It’s an important principle in good songwriting that all elements within any song should act as partners. We know, for example, that the mood of a song can be strongly affected by the tempo we choose, and also by production choices: instrumentation, performance style, and even the key.
A lyric can be excellent, but if it’s not properly supported by the song’s other components, like the melody and chords, it can be ineffective. You might be blaming a song’s problems on a bad lyric, when it might actually be the melody that’s at fault. Good songwriters know this, and they are experts at marrying melody and lyric in powerful and effective ways.
“Chord Progression Formulas” shows you a system for creating your own progressions in seconds using some basic formulas, in both major or minor keys. It’s available at the Online Store.
But what about chords? How do you make sure that the chords you’ve chosen are working well with your lyric? And how do you make those choices?
Obviously, whatever chords you choose need to be supporting the melody of the song as its first responsibility, but I believe there is a way to ensure that the chords are also supporting the mood of your lyric.
Here’s one possible way to write that will help to strengthen the bond between lyrics and chords, and make sure that the chords are supporting the mood of your lyrics:
STEP 1: Read your lyric sheet several times, and get a sense of the changing moods as it progresses. This will take time, because each time you read it through, you’ll become aware of subtle shadings of mood that you hadn’t detected before.
STEP 2: Circle any grouping of lines that all seem to convey a particular mood. For example, let’s say you’re working on a verse lyric that goes something like this:
A first read-through would make you think that it’s a kind of despairing lyric from a typical break-up song. But when you look at it a bit closer, you’ll notice that there is a distinct difference between the moods conveyed by the first two lines when compared to lines 3 and 4:
Whatever you choose for chords needs to support this change in mood. But how do you do that?
STEP 3: Improvise short chord progressions that portray some obvious moods. There is a bit of stereotypical choosing here, often determined by your songwriting genre. But let’s assume that you’re doing a basic folk-rock-pop kind of song. You might find that minor-chord progressions will suit a despairing-sad lyric, something like these:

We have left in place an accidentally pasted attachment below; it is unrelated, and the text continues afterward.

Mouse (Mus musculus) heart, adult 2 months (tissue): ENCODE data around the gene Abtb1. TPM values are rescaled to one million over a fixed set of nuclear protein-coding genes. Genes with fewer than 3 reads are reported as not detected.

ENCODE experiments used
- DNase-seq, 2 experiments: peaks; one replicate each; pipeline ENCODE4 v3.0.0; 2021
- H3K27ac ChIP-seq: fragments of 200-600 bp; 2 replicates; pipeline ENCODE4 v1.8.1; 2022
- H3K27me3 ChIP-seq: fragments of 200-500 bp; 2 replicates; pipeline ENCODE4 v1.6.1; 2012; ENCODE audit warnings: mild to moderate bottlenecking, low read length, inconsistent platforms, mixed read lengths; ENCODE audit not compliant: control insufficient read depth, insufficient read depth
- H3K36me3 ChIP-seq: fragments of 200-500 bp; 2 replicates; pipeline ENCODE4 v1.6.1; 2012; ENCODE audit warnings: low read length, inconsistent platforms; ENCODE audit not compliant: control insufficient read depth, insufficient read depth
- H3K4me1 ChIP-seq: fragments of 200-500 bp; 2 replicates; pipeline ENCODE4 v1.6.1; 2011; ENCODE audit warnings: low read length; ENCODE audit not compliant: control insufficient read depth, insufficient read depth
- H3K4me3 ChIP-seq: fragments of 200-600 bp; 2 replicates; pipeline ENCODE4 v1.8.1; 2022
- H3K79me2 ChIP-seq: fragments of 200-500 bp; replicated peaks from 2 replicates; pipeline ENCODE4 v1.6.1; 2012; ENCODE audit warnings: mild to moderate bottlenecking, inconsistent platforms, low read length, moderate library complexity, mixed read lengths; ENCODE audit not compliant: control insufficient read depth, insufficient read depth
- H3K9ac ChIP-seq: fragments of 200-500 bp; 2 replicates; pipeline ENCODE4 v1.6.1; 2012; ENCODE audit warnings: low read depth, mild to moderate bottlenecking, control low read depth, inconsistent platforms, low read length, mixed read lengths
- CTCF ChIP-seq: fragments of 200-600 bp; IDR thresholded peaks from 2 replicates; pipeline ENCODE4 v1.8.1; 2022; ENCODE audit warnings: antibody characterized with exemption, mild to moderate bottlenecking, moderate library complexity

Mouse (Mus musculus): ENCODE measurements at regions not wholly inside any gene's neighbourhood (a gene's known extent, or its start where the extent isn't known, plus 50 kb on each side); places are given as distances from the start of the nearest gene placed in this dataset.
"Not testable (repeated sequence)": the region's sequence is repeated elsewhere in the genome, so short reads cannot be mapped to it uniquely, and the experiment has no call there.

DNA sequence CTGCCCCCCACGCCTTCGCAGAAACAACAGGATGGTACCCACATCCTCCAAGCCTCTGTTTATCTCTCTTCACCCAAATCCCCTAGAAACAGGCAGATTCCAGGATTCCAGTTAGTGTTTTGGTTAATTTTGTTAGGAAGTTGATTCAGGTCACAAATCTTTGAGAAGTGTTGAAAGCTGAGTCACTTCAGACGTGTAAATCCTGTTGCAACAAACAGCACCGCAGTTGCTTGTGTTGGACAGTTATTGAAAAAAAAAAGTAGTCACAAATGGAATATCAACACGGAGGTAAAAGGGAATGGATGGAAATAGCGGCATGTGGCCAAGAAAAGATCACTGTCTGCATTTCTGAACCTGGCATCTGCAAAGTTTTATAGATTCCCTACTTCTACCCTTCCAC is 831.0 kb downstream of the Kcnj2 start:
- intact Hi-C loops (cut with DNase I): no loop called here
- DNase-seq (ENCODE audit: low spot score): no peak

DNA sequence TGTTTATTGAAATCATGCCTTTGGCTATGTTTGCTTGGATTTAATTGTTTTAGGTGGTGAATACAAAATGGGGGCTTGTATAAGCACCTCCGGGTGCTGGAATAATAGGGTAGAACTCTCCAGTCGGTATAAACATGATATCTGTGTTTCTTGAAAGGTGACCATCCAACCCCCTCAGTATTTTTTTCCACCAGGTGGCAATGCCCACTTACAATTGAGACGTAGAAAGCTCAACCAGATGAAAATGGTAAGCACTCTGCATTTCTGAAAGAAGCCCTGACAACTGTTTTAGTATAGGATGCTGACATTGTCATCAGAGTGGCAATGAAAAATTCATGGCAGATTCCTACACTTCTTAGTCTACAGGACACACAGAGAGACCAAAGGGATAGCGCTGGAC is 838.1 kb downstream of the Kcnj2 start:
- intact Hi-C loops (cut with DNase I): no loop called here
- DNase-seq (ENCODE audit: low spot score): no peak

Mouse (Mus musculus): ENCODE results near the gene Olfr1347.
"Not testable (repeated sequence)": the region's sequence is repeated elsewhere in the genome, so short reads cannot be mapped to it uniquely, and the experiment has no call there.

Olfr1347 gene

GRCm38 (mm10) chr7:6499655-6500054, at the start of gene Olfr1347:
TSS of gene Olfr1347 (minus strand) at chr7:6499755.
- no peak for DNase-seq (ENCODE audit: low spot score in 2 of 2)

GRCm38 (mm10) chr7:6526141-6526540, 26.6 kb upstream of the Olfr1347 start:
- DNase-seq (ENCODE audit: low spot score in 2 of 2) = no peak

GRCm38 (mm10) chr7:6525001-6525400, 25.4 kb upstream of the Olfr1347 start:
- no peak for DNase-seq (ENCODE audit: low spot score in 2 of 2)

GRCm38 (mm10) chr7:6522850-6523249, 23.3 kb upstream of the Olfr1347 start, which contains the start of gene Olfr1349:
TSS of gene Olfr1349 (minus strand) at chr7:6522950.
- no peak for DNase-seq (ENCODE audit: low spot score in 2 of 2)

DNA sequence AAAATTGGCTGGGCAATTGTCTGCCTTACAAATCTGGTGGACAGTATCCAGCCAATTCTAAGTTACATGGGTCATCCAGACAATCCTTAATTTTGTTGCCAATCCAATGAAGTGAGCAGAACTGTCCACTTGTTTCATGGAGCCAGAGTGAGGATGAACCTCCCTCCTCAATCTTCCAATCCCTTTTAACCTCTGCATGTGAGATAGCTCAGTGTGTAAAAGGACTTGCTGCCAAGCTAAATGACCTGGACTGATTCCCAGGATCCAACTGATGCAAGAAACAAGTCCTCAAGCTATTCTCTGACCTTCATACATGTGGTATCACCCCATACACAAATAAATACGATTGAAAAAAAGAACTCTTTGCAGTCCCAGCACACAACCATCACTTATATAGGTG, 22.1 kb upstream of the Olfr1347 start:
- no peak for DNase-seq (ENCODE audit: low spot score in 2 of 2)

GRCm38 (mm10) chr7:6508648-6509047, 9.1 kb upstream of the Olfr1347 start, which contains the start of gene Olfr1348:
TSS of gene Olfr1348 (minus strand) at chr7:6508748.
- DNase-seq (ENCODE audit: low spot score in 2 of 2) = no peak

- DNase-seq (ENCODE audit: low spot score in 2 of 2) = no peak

- Am F C G (rpt)
- Am Em Am G (rpt)
- Am Dm C G/B
As you reach the “determination” part of your lyric, you’ll find that progressions that give that sense of hopefulness often use rising bass lines. So choose chords whose roots move upward, like these examples:
- Dm C/E F G
- Am G/B C Dm
- F G Am G/B
It’s probably the work of a PhD student to figure out why we get affected in certain ways by certain chords. It’s rather too simplistic to say that minor chords are sad and major chords are happy. It’s much more involved than that.
And in fact, everyone is influenced in different ways by musical features. A song’s melody can bring tears to the eyes of one person, but leave another person more or less unaffected.
But determining for yourself what moods are displayed by various chord progressions is something you need to learn to be acutely aware of as you improvise progressions. And the first step to bringing chords and lyrics together successfully is to have a clear idea of how the mood of your lyric changes as it progresses.
Once you’ve got a progression that is properly supporting the mood of the lyric, you’ll want to carefully create a melody that is supported by those chords, but also considers the lyric. (If this step is tricky for you, my eBook “Writing A Song From A Chord Progression” will help.
Written by Gary Ewer. Follow Gary on Twitter
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Hi Gary …very useful post I look forward to all your new ones as well .Just wondering why only two progeressions have a (r p t ) next to them .Does it mean repeat ?
Hi Robert: – Oh, no particular reason. I think as I was working them out, I had repeated them as I was improvising over them. In fact, all of those progressions would probably get repeated through a verse or a chorus.
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